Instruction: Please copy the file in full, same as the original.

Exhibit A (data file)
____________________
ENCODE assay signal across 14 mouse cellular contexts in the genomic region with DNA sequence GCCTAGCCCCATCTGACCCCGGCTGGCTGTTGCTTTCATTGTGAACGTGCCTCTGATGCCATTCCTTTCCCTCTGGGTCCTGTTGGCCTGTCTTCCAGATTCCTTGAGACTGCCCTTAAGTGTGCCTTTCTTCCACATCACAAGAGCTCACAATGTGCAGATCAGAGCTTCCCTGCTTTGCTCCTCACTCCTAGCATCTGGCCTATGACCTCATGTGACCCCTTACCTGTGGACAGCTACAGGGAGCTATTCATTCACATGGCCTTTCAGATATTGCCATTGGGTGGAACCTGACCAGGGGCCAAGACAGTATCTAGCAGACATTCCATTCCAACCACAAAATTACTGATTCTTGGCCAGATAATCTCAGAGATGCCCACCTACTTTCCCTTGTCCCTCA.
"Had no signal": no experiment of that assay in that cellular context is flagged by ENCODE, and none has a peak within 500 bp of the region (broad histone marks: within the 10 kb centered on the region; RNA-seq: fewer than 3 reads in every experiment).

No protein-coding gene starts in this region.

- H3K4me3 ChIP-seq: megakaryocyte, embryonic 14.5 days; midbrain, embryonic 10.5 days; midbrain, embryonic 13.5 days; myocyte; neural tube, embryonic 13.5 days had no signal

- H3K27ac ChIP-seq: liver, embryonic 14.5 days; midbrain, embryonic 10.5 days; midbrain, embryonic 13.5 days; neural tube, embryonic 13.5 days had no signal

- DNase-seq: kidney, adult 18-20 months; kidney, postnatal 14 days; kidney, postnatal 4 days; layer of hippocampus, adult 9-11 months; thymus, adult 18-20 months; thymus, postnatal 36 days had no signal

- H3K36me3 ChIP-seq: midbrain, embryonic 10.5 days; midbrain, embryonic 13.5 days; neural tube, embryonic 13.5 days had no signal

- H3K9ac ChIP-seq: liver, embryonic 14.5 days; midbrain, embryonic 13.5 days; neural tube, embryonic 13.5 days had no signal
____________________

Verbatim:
ENCODE assay signal across 14 mouse cellular contexts in the genomic region with DNA sequence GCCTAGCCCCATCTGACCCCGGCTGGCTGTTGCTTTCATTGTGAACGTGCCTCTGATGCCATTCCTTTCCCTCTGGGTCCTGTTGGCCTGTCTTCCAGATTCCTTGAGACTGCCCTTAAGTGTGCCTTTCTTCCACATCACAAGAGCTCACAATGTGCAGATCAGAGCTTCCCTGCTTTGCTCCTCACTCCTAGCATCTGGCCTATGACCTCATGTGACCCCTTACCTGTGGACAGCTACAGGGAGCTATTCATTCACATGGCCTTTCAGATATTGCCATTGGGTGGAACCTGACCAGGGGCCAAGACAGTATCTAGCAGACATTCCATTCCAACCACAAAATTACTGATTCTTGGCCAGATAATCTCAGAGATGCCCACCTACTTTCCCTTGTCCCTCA.
"Had no signal": no experiment of that assay in that cellular context is flagged by ENCODE, and none has a peak within 500 bp of the region (broad histone marks: within the 10 kb centered on the region; RNA-seq: fewer than 3 reads in every experiment).

No protein-coding gene starts in this region.

- H3K4me3 ChIP-seq: megakaryocyte, embryonic 14.5 days; midbrain, embryonic 10.5 days; midbrain, embryonic 13.5 days; myocyte; neural tube, embryonic 13.5 days had no signal

- H3K27ac ChIP-seq: liver, embryonic 14.5 days; midbrain, embryonic 10.5 days; midbrain, embryonic 13.5 days; neural tube, embryonic 13.5 days had no signal

- DNase-seq: kidney, adult 18-20 months; kidney, postnatal 14 days; kidney, postnatal 4 days; layer of hippocampus, adult 9-11 months; thymus, adult 18-20 months; thymus, postnatal 36 days had no signal

- H3K36me3 ChIP-seq: midbrain, embryonic 10.5 days; midbrain, embryonic 13.5 days; neural tube, embryonic 13.5 days had no signal

- H3K9ac ChIP-seq: liver, embryonic 14.5 days; midbrain, embryonic 13.5 days; neural tube, embryonic 13.5 days had no signal